NYC’s Handle on the Venezuelan Migrant Crisis

Izzy Leyton, Contributing Writer

Venezuela is currently facing an economic and humanitarian crisis. According to the International Rescue Committee, almost seven million people out of a population of 29 million have fled the country. As NPR reported, over 150,000 Venezuelans have crossed the border to the United States in the past year. Many migrants chose to make the long journey to the United States to seek shelter and were sent to New York, the only major city in the country that has a law mandating the “right to shelter.” Since shelter must be provided to anybody who needs it, New York City is being overwhelmed with the migrants in sheltering facilities. Now, led by Mayor Eric Adams, New York City is finding new ways to accommodate migrants who need a place to stay. 

The economic crisis in Venezuela began in 2014, and has only gotten worse, especially with the extra challenge of the COVID-19 pandemic. According to the International Rescue Committee, in 2019, an estimated 9.3 million people in Venezuela were food insecure, meaning they did not have access to basic needs including food, water, and health care, giving them no option but to leave their country.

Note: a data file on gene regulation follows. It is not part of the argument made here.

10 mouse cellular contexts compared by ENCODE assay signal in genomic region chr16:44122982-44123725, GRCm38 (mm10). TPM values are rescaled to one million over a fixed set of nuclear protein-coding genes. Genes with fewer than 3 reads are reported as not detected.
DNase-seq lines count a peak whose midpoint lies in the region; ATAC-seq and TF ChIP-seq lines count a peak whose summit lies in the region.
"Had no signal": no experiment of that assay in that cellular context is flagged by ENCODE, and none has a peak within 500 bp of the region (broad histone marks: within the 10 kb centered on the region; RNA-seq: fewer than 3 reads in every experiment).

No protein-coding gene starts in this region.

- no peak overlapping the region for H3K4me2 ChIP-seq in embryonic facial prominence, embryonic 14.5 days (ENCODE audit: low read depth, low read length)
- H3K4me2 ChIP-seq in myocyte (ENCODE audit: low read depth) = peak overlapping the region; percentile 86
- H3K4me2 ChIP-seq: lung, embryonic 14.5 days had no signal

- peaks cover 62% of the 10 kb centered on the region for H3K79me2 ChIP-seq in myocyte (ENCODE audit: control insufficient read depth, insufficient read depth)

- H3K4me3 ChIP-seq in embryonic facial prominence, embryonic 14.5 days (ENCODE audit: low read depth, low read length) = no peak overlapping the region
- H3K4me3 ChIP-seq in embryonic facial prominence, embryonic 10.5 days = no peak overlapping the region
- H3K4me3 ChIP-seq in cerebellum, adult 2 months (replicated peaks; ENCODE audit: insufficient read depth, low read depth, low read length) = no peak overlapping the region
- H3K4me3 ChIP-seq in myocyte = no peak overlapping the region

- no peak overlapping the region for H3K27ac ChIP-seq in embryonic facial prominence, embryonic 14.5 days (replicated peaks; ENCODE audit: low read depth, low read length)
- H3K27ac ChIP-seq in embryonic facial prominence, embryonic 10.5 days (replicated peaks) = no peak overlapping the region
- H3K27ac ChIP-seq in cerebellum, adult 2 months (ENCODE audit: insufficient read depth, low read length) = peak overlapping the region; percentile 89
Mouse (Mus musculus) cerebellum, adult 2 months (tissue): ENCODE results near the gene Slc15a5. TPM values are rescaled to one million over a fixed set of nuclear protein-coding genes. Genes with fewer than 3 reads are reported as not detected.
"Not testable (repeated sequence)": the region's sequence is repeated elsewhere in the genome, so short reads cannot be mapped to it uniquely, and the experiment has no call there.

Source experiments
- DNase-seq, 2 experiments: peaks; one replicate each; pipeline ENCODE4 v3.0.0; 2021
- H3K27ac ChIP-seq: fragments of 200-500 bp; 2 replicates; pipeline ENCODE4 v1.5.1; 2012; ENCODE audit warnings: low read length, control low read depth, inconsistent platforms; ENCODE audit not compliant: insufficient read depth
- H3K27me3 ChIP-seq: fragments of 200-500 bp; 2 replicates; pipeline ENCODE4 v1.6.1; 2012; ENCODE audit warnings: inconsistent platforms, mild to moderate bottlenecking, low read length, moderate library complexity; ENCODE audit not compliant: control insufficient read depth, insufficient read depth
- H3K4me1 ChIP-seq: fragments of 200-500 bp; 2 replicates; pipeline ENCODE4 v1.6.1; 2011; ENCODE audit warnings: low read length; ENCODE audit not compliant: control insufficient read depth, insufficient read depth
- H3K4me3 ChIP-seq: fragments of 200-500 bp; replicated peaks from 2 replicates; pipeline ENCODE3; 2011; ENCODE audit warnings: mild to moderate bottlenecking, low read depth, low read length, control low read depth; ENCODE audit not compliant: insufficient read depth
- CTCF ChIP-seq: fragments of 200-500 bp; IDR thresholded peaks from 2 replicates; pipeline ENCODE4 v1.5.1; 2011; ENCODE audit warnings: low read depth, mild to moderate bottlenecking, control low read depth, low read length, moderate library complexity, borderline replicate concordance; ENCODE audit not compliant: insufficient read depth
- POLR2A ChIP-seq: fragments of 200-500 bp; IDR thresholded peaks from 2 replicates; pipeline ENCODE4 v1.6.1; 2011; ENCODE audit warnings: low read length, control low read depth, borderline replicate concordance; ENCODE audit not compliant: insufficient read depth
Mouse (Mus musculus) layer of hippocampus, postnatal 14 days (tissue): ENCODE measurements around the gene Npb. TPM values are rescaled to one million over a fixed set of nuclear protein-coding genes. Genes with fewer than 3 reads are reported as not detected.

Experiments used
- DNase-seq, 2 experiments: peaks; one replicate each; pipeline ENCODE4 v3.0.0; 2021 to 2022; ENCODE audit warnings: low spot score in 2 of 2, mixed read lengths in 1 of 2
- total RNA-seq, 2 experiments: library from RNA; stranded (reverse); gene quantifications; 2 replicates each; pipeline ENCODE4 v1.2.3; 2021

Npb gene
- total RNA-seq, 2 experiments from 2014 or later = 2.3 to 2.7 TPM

New York has acted quickly in order to help the migrants. According to Eyewitness News station ABC 7, 5,500 migrant children have been enrolled in the public school system and 42 emergency shelters have been provided as a place for migrants to stay. In the New York City shelter system, one out of five occupants are migrants from South America. According to City Limits, in January 2022, there were an estimated 46,500 people enrolled in the Department of Homeless Services (DHS). As of October 10, 2022 there were over 64,000 people enrolled in the system. According to CNN, Adams stated that “our shelter system is operating near 100 percent capacity.” In order to help with the large amounts of migrants in shelters that simply do not have enough room Adams has worked to set up outdoor tents on Randall’s Island. These tents are providing a place for migrants to stay as more and more people come to New York City seeking shelter. Many hotels, such as Row NYC in Times Square, are accepting migrant families.